By Derek Schlennstedt
A collision on the Warburton Highway on Thursday was the second serious incident there in the past few months.
Two cars collided head on, about 5pm on 19 October, prompting closure of the road between Carter Street and Alpine Boulevard.
Police believe a four-wheel drive vehicle travelling from Launching place towards Woori Yallock lost control and veered into the oncoming lane colliding with a small hatchback travelling in the opposite direction.
The two occupants of the smaller vehicle were trapped for nearly an hour before emergency services were able to free them.
One of the occupants of the hatchback, a woman in her fifties was flown to the Royal Melbourne Hospital with serious chest, pelvis and abdomen injuries.
The other occupant, a male in his fifties suffered pelvis and leg injuries and was also taken by ambulance to the Royal Melbourne in a serious condition.
The driver of the 4WD, a woman in her teens, and believed to be on P-plates, had minor injuries and was not taken to hospital.
The collision comes months after a similar car crash took place in the vicinity.
A resident, who lives near the highway, said she had seen several accidents in the same spot due to a ‘large bump’ which has formed and can unsettle a car.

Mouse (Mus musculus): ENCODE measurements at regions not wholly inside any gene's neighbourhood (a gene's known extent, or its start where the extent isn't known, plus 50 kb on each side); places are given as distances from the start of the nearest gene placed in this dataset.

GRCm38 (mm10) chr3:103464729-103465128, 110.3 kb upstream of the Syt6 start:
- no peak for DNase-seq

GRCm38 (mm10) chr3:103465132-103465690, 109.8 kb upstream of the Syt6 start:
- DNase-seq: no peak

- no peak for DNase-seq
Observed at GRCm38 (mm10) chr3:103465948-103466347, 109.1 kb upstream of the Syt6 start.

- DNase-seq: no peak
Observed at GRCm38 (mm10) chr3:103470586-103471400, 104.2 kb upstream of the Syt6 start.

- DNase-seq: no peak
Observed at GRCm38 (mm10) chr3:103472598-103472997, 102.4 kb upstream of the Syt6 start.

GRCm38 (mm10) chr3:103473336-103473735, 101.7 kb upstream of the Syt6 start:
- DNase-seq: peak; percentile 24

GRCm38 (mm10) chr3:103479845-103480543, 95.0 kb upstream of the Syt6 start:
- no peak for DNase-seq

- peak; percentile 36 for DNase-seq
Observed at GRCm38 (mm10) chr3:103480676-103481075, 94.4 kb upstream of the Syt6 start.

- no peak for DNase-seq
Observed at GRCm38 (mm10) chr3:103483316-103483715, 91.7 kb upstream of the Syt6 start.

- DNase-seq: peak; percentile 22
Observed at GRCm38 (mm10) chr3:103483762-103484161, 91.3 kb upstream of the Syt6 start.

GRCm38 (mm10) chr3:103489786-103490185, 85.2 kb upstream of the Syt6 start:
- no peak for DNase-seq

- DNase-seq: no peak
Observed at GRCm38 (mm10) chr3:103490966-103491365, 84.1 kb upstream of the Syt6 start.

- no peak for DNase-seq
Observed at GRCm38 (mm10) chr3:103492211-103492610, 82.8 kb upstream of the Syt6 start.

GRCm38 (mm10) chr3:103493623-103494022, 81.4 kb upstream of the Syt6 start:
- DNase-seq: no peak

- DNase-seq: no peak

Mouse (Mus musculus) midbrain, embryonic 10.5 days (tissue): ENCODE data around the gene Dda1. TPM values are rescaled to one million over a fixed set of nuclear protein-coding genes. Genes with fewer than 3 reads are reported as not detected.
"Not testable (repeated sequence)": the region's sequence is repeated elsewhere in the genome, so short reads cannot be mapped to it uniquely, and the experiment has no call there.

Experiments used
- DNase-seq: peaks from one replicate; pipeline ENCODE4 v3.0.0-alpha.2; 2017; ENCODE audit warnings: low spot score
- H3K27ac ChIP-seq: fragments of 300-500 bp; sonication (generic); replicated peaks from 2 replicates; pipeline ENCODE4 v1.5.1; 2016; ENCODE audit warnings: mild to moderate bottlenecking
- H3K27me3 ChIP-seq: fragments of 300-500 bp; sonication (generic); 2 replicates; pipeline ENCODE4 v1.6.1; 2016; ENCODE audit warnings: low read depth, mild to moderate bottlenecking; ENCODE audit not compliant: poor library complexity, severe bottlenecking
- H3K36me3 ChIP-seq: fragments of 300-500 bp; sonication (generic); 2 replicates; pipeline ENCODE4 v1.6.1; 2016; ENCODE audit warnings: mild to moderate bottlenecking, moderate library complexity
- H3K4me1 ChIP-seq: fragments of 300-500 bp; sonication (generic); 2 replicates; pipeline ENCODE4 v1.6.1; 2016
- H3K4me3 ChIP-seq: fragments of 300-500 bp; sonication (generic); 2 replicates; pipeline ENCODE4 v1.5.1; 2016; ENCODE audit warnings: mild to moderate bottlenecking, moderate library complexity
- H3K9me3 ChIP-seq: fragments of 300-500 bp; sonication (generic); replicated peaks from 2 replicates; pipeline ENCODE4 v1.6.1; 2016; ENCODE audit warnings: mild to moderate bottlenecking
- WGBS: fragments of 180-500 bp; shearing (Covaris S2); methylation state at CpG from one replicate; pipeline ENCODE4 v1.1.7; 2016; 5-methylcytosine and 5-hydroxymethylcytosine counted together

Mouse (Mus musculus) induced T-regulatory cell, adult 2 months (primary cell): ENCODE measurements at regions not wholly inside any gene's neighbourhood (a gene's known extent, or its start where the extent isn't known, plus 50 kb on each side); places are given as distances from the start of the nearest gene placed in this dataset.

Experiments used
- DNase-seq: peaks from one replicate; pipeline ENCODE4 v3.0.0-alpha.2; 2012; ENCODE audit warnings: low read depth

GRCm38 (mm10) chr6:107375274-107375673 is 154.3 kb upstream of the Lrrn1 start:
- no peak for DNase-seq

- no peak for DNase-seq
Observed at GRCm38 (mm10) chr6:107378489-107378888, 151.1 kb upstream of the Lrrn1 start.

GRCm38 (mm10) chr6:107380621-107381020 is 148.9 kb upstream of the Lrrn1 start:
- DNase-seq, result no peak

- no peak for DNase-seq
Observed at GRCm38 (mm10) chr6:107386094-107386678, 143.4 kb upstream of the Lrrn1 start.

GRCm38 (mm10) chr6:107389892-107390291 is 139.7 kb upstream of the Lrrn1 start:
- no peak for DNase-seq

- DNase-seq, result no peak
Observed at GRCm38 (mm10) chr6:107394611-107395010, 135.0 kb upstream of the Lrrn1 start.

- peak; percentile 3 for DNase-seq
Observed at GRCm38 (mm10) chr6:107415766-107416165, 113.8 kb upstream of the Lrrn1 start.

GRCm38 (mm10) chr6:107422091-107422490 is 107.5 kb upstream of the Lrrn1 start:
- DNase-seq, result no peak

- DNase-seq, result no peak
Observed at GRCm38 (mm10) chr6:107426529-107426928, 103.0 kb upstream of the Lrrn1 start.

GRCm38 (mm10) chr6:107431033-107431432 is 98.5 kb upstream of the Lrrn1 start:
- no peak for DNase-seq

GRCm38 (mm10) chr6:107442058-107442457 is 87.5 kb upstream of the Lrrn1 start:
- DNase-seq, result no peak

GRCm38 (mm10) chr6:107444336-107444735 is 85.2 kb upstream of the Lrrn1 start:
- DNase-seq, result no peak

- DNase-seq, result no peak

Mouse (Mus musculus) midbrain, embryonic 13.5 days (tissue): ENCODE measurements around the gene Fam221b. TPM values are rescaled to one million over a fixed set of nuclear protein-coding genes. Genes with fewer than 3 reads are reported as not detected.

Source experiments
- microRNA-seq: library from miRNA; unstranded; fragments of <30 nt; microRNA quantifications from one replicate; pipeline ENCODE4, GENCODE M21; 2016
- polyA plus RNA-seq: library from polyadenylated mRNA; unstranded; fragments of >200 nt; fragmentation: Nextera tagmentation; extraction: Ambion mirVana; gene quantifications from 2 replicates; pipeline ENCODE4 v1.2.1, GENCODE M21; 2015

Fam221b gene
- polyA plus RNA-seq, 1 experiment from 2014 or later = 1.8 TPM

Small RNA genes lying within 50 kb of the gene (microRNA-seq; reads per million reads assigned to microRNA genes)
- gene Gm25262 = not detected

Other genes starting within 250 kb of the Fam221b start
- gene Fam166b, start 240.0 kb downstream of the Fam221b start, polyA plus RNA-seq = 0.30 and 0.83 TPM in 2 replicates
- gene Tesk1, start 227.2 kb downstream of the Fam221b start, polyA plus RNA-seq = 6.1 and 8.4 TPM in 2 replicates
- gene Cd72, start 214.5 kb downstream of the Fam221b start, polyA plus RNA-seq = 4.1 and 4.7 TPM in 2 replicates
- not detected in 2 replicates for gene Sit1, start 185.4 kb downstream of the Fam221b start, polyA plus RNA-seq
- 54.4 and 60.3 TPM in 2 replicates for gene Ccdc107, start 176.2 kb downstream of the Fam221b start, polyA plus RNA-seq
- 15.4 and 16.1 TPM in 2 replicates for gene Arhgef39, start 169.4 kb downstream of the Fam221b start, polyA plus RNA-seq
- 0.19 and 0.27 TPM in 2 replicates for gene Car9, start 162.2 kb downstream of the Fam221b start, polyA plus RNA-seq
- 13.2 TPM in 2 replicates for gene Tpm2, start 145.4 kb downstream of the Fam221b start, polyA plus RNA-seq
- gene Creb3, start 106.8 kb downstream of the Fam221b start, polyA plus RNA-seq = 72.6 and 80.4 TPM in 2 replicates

“It’s a terrible stretch of road … there are always accidents there,” she said.
Yarra Ranges Highway Patrol believe the crash was a mixture of both driver inexperience and poor road conditions.
“The 4WD was coming up the hill on the bend and the driver lost control of the vehicle and had a head-on with the other vehicle heading in the opposite direction.”
“It was a combination of driver inexperience and poor road conditions,” police said.
Yarra Ranges Highway patrol Sergeant Dave Macclefatrick reminded drivers to drive to the conditions especially following days of warm weather and then rain.
“Obviously during period of heavy rain drivers must be aware of the road surface changes and need to drive to those conditions … especially after dry periods where oil can soak into the tarmac and then leech out when it rains,” Sgt Macclefatrick said.